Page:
Husband, dad fought to keep family in U.S.
By Virginia Culver, Denver Post Staff Writer

Denver Post, CO
March 21 2005

Max Noland worked for years to keep his wife and her sons from being
deported to Armenia, but he died before that goal could be assured.

Noland, 55, died March 7 from injuries suffered in a fall from a roof
he was working on in Durango.

He was a person of "deep principles and always reliable," said Pete
Whiskeman, whose home Noland was renovating when he died.

Whiskeman has stepped up to head the team carrying on the battle to
keep Noland's wife and children in the United States.

Noland, who was a painter and photographer as well as a construction
worker, married Nvart Idinyan in 1999 in Craig.

"We met on a blind date and didn't like each other at first," Idinyan
said. "We fought the whole evening."

Noland picked the movie, she hated it, and by the time the evening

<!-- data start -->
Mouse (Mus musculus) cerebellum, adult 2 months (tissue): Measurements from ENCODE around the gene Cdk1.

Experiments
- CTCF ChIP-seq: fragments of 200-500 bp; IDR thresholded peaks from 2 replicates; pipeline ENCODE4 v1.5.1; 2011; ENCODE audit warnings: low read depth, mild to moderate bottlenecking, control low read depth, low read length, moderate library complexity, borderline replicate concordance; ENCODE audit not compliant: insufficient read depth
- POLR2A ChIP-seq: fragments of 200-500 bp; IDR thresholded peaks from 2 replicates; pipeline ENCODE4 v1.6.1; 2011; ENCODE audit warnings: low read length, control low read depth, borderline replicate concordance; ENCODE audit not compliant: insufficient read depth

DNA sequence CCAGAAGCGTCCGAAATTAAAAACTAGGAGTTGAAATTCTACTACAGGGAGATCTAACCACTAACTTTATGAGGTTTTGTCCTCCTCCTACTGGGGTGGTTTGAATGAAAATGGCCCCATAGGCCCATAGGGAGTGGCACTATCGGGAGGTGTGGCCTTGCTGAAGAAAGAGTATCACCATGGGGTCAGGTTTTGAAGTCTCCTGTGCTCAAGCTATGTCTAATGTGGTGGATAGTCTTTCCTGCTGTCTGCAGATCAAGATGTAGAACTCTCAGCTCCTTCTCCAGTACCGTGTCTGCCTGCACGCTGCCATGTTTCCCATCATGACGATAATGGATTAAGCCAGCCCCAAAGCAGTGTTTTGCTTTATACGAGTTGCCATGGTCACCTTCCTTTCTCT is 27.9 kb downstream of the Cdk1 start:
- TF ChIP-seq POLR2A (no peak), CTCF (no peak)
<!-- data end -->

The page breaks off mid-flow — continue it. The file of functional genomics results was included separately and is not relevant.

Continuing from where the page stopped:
was over, Idinyan considered Noland "a jerk."

But he asked her out the next night, and they fell in love and were
"never apart again," she said.

He adopted two of her sons and was in the process of adopting her
youngest son. He spent hours with the boys, teaching them English
before they started school in Ridgway.

Noland took up his wife's cause in trying to clear up visa disputes
with the federal government.

Residents of Ouray joined the fight, and altogether the family and
supporters have spent an estimated $100,000 to keep the family from
being deported, Whiskeman said. Idinyan has said the family faces
persecution danger if they return to their native Armenia.

Lloyd "Max" Noland was born Aug. 11, 1949, in Birmingham, Ala., where
he graduated from high school. He served in the Navy in Vietnam and
lived in Texas before coming to Ouray.

He worked for Vanden Branden Construction Co. of Placerville.

In addition to his wife, he is survived by his wife's sons, Joseph
Sargsyan of Ouray, Hyak Sargsyan of Ridgway and Gevorg Sargsyan of
Boulder; his parents, Tom and Charlotte Weaver of Birmingham, Ala.;
his brother, Ross W. Smith of Baltimore; and three sisters, Charlotte
Rose and Kitty Graff of Birmingham, and Martha Bolton of Abingdon, Va.